When the world celebrated at midnight on Jan. 1, 2020, few foresaw the devastating year that was to come. Previously, in November 2019, a deal was announced that TGI Fridays would soon be sold. The company would also be taken public on the stock market. The total value was set to be $380 million.
TGI Fridays is poised to become a public listed company again after its parent company, TGIF Holdings, agreed a sale to blank check company Allegro Merger Corp in a deal worth $380m.
Blank check companies are typically listed organisations with no operations that raise money from investors via an IPO for acquisitions.
TGIF’s holders will receive a combination of cash and stock valued at $30m and Allegro will assume approximately $350m of net debt.
At the time, Allegro CEO Eric Rosenfeld found TGI Fridays to be an attractive offer: “Fridays’ highly predictable stream of franchise and licensing revenue is very attractive and we believe that Fridays provides a compelling value to our shareholders.”
Restaurant Business Online even reported that the deal included something special for shareholders: “An additional $2 million in Allegro shares will be paid to Fridays’ shareholders if the chain hits certain post-closing performance thresholds, which were not disclosed.”
Nation’s Restaurant News also published a story that included the “biggest evolution” that was set to come to the restaurant chain:
The biggest evolution coming to TGI Fridays is the brand’s refocus on its bar scene. The restaurant chain was initially conceived as a singles’ bar 50 years ago, and [TGI Fridays CEO Ray] Blanchette said that he thinks the restaurant has gotten away from that original vision.
“I think our bar is a major differentiator versus our core competition, and we believe it could be better leveraged to drive incremental traffic by offering high-quality value-focused social experiences,” Blanchette, left, said. “So last week, in the Baltimore market, we kicked off this relaunch program with new drinks, new pricing, an enhanced atmosphere, bartender training, and unique marketing.”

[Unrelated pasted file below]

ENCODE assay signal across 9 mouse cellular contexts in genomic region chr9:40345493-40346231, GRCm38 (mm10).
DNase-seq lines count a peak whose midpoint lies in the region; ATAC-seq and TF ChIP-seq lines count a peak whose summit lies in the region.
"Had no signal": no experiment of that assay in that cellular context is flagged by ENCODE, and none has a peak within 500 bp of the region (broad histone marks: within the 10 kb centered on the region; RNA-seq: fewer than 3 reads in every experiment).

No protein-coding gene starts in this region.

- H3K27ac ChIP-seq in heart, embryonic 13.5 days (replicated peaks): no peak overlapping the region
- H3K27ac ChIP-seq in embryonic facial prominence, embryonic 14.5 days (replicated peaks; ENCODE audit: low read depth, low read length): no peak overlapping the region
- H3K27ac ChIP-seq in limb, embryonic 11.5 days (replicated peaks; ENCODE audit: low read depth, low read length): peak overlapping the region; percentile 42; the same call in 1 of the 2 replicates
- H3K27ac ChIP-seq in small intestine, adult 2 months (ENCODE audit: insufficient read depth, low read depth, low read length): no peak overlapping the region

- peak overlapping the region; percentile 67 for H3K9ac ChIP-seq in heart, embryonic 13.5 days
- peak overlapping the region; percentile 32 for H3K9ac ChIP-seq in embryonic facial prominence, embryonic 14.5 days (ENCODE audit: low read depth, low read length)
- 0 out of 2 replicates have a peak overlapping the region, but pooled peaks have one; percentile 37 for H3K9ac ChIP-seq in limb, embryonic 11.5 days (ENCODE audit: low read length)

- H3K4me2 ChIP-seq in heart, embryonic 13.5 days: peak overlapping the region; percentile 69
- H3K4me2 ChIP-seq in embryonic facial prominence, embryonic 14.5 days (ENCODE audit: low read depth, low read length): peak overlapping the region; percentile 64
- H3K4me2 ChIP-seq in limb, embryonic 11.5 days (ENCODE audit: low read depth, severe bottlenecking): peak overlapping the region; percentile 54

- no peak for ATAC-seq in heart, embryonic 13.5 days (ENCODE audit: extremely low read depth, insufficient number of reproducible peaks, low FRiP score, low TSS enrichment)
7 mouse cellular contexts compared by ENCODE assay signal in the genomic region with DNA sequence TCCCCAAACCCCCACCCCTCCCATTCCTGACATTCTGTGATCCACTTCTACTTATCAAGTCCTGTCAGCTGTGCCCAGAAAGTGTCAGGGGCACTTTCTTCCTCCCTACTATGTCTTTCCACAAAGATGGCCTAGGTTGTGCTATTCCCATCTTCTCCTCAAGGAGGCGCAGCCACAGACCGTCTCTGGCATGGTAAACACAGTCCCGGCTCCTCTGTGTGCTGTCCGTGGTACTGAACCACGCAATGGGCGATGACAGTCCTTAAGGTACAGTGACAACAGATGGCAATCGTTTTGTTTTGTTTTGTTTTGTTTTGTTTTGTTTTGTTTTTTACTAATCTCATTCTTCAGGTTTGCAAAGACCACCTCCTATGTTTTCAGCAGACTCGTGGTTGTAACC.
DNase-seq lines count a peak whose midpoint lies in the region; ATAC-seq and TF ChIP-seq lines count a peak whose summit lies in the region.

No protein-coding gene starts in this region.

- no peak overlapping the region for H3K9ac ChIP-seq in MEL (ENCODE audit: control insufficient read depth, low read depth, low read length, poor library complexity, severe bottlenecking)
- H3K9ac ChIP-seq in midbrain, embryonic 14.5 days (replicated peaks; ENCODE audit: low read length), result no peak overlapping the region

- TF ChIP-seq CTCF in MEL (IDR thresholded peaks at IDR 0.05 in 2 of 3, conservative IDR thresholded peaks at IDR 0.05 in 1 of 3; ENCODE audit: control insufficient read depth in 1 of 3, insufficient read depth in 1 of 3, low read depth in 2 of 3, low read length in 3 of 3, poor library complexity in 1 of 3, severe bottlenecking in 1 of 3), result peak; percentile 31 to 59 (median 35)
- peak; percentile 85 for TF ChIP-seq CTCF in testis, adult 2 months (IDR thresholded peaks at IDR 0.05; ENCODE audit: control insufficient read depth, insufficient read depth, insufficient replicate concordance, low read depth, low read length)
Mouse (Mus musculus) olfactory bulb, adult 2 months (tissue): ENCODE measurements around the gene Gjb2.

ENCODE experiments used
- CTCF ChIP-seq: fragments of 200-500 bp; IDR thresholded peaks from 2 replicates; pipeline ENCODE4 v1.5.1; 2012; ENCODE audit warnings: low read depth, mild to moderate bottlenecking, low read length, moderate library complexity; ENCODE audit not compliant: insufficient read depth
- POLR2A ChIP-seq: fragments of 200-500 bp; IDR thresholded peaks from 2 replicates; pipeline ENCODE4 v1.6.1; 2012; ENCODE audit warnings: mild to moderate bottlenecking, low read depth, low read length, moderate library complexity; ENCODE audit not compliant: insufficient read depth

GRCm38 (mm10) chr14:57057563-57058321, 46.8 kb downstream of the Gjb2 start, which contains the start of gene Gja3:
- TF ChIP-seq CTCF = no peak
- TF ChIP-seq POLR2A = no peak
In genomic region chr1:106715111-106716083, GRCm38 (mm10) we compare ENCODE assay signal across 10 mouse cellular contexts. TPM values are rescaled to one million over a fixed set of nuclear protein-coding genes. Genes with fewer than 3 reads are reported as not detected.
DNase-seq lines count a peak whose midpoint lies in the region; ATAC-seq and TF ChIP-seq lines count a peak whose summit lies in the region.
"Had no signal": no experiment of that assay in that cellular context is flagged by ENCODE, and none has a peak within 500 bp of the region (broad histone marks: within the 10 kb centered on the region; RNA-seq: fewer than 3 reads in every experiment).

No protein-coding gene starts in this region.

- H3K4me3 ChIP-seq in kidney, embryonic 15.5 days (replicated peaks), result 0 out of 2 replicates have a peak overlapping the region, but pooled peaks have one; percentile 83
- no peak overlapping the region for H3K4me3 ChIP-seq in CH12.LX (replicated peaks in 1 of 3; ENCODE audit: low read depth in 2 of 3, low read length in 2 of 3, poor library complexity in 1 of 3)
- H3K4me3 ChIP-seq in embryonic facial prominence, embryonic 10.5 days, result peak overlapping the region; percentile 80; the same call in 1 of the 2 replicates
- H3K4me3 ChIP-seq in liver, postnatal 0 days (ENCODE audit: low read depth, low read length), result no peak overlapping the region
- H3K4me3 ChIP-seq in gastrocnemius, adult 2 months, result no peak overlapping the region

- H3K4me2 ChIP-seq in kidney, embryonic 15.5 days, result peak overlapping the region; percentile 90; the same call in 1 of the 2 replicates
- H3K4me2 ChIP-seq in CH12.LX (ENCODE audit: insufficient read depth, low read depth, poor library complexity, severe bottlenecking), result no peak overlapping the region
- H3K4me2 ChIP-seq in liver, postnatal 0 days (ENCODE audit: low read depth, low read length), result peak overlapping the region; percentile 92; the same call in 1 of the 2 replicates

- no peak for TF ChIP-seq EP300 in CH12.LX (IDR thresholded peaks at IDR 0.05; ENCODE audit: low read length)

A new slogan: “Happy hours are better than non-happy hours will be supported with increased digital and TV ad spending.”
Wheels were in motion to revitalize the restaurant chain. The $380 million deal was set and ready to go. However, that all changed after March 2020.
It’s true that the $380 million deal to sell TGI Fridays and take the company public was canceled due to the COVID-19 pandemic.
On April 6, 2020, Restaurant Dive reported that the deal was off:
The merger between TGIF Holdings and Allegro Merger Corp. was canceled last week due to “extraordinary market conditions and the failure to meet necessary closing conditions,” according to a regulatory filing.
As a result, privately held TGI Fridays will no longer be going public.
Yahoo! Finance reported on the timing of the matter, which couldn’t have been much worse than it was.
“Obviously our timing was about as bad as you could hope for,” said Blanchette.
“I mean, we were literally going to go public in March, March 30 was the deadline on the SPAC. Obviously, that is not our priority today, our priority is focused on our team.”
Almost two months later, on May 27, 2020, word came down that 386 TGI Fridays locations would close for good.
As of February 2021, it was not known if a new or similar future deal would be reached again between TGI Fridays and a buyer.